Battle For The Airwaves - Page 2 of 7

Battle For The Airwaves

180 stations. Collectively, these companies reach a majority of black and urban listeners with their programming.

While large broadcast companies have benefited, deregulation has been a nightmare for black-owned broadcasters, creating an ultra-competitive environment that has forced many out of business. According to Kofi Ofori in his report, Radio Local Market Consolidation and Minority Ownership, in 1991 there were 173 minority-owned broadcasters. By 1997, however, that number dropped to 169, and by 2001 was down to 149. Simply put, the day of the single-station owner is over. Aidoo reinforces this sentiment by stating: “If black people continue to lose those properties [minority-owned stations], the likelihood of us ever regaining them is next to none.”

What does all this mean for you? The trend impacts African Americans on a number of fronts. First, it has undercut black entrepreneurship in radio broadcasting–an area that gave rise to a segment of BE 100S companies over the past three decades. Today, the largest black-controlled radio broadcaster is Radio One, a former BE 100S company and 2000 Company of the Year. In order to grow and stay competitive, Radio One eventually reduced its ownership stake below 51% in a series of public stock offerings. It also expanded the reach of its 65 stations when it partnered with ABC Networks in 2001 to create the Urban Advantage Network.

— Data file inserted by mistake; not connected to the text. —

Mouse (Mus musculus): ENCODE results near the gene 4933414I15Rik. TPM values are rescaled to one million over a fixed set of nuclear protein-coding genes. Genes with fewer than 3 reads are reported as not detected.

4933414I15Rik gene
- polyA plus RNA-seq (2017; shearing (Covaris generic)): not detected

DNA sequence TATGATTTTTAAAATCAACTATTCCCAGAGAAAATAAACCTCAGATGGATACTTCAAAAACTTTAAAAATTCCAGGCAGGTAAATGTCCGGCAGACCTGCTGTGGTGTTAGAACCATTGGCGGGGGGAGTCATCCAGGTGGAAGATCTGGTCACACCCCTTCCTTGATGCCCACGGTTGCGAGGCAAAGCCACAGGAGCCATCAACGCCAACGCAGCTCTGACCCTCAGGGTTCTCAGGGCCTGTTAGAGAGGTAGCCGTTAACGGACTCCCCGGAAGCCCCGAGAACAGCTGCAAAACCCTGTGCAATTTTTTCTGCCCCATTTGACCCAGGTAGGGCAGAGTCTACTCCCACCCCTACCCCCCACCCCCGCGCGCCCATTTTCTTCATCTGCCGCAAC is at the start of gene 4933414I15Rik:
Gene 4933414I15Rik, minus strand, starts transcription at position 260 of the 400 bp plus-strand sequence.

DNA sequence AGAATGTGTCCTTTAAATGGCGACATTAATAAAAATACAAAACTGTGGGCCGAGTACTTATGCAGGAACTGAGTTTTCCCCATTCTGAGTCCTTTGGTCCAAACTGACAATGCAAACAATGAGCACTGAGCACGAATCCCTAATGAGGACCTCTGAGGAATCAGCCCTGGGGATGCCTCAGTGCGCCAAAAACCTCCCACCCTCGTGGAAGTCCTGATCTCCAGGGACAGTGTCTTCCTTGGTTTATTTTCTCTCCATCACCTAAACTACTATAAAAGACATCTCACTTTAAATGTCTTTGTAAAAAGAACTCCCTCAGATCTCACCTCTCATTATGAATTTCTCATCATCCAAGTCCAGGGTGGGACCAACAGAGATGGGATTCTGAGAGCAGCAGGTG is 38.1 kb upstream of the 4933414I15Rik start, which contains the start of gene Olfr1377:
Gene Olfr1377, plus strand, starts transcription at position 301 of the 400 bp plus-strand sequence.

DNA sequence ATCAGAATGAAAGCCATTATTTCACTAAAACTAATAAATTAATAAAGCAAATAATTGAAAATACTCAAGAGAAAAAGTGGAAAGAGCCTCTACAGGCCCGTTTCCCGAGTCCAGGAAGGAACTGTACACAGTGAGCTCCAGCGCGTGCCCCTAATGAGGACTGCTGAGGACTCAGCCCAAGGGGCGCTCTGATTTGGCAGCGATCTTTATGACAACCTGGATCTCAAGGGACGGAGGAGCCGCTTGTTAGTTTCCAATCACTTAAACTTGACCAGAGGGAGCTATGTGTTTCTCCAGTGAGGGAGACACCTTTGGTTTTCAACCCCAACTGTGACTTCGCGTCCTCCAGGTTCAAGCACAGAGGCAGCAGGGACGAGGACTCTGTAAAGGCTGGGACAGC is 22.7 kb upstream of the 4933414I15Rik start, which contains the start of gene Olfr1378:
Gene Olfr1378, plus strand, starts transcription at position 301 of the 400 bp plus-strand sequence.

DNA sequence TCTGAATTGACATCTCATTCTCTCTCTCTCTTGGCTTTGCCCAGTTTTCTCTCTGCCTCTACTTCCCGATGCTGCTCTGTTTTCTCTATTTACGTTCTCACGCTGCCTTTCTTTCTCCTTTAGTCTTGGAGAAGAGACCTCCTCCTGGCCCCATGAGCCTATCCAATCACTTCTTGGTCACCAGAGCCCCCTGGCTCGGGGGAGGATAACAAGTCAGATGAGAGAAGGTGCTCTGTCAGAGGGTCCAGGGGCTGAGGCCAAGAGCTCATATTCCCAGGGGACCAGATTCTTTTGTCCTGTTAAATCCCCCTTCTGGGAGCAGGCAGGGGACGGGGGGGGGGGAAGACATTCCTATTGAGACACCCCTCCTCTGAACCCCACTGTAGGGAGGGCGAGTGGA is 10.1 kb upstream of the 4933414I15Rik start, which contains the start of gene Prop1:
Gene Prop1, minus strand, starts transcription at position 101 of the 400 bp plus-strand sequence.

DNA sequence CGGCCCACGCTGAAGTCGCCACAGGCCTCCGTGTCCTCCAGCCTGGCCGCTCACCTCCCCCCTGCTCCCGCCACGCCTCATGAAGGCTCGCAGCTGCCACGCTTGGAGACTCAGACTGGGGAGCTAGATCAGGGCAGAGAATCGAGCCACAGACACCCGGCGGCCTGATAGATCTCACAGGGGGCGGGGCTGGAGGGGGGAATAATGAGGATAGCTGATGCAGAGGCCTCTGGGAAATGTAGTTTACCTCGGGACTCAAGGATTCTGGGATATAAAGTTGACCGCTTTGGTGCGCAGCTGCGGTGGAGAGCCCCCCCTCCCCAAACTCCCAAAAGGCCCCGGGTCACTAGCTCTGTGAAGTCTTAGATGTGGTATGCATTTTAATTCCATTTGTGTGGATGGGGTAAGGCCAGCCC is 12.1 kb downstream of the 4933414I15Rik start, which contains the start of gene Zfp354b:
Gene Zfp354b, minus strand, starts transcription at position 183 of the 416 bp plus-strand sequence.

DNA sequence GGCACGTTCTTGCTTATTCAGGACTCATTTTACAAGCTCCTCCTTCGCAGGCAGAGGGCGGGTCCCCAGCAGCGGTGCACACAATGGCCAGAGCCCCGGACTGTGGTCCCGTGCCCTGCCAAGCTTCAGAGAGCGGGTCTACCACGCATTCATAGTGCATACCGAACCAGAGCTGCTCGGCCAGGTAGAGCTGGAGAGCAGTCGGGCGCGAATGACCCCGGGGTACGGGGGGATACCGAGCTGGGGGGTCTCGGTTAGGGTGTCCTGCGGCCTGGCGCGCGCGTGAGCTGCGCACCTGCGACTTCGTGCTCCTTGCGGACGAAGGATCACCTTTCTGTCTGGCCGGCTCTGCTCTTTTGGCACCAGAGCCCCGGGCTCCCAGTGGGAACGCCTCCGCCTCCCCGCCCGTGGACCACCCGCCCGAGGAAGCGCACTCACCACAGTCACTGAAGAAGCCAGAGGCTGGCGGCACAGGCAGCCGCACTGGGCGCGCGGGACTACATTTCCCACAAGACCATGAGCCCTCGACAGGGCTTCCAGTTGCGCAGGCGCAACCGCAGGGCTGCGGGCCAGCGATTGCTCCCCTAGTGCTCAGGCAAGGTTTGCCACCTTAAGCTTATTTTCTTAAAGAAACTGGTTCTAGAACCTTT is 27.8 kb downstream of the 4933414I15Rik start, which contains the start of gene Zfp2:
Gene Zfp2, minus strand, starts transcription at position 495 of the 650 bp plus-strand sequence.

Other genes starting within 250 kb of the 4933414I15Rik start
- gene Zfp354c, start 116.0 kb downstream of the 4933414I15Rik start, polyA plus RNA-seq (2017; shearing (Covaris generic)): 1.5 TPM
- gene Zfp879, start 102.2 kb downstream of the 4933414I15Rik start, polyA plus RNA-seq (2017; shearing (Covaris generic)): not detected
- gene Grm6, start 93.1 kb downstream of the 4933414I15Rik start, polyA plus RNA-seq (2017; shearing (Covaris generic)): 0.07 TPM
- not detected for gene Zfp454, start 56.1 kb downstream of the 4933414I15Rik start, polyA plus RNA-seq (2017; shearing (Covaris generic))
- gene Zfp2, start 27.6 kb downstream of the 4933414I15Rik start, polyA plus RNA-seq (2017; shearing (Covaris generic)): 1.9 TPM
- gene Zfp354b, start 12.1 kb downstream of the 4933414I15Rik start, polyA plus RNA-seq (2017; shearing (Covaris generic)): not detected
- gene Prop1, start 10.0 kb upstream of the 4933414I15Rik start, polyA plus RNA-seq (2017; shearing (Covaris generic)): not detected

Second, the dominance of broadcasting monoliths limits local programming, as the airwaves become saturated with national programs and syndicated fare. Clear Channel provides more than 100 syndicated programs to 7,800 stations nationwide, reaching 180 million listeners; however, the No. 1 urban radio show, The Tom Joyner Morning Show, syndicated by ABC Networks, reaches only 5 million listeners nationwide. David Honig, executive director of the Minority Media and Telecommunications Council (MMTC)–a national, nonprofit organization that promotes and preserves equal opportunity and civil rights in mass media–asserts that niche operators must be protected to ensure a diversity of voices and viewpoints on the airwaves. “Radio is one of the most important industries in the country because it shapes opinion,” says Honig. “If you just have a few companies controlling all of the pipelines of opinion, then democracy starts to crumble.” For instance, Saunders says the loss of his stations created a vacuum in vital political information and news for Charleston’s African American community. “Last year, blacks in the Charleston area [virtually] stopped voting because WPAL-AM wasn’t there,” he says sadly. “Everyone at my station was interested in the community. Now we have people at urban [formatted] stations that don’t know anyone in the community. [They] just play music and come up with new ways to make money.”

The third impact is the employment of fewer blacks within the industry. The number of African Americans on and behind the mic will continue to shrink, with fewer black stations and less original and local programming.

So, will preserving black radio require a super-heroic effort? A number of entrepreneurs are marshalling their resources to fight for market share and a presence within the industry. Companies, such as